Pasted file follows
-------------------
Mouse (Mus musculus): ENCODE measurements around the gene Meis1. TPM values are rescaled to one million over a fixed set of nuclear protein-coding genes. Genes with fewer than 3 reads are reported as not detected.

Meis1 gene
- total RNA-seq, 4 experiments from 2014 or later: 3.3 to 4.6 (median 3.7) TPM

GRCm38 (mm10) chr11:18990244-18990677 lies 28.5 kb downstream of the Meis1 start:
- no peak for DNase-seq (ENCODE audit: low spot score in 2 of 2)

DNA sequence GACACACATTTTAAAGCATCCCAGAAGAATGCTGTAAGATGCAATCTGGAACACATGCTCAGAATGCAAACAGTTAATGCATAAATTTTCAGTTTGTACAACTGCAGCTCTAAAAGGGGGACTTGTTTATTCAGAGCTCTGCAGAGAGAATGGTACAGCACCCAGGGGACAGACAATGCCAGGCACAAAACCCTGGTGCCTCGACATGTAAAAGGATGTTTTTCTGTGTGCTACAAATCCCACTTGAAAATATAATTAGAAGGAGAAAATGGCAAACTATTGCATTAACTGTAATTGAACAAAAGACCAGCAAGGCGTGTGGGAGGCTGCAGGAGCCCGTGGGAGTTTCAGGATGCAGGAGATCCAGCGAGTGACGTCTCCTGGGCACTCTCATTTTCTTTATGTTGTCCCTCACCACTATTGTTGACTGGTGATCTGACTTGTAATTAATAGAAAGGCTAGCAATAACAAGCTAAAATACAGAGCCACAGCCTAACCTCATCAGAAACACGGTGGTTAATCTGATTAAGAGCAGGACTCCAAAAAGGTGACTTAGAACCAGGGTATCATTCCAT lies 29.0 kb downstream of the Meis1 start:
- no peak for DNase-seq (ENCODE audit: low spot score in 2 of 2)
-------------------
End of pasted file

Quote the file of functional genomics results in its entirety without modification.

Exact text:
Mouse (Mus musculus): ENCODE measurements around the gene Meis1. TPM values are rescaled to one million over a fixed set of nuclear protein-coding genes. Genes with fewer than 3 reads are reported as not detected.

Meis1 gene
- total RNA-seq, 4 experiments from 2014 or later: 3.3 to 4.6 (median 3.7) TPM

GRCm38 (mm10) chr11:18990244-18990677 lies 28.5 kb downstream of the Meis1 start:
- no peak for DNase-seq (ENCODE audit: low spot score in 2 of 2)

DNA sequence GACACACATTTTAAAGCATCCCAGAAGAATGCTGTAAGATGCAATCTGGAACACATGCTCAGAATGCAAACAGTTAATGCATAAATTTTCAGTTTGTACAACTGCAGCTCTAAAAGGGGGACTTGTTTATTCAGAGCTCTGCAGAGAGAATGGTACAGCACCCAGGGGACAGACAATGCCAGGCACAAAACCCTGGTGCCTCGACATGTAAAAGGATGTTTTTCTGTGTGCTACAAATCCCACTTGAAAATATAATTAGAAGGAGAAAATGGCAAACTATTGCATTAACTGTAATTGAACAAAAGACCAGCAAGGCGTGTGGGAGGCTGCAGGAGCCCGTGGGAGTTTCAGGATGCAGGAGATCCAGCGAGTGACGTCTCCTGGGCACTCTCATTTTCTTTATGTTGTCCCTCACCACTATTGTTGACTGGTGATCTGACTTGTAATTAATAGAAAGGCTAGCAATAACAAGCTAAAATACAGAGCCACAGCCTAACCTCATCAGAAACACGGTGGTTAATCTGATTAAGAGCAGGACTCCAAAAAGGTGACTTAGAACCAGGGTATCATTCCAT lies 29.0 kb downstream of the Meis1 start:
- no peak for DNase-seq (ENCODE audit: low spot score in 2 of 2)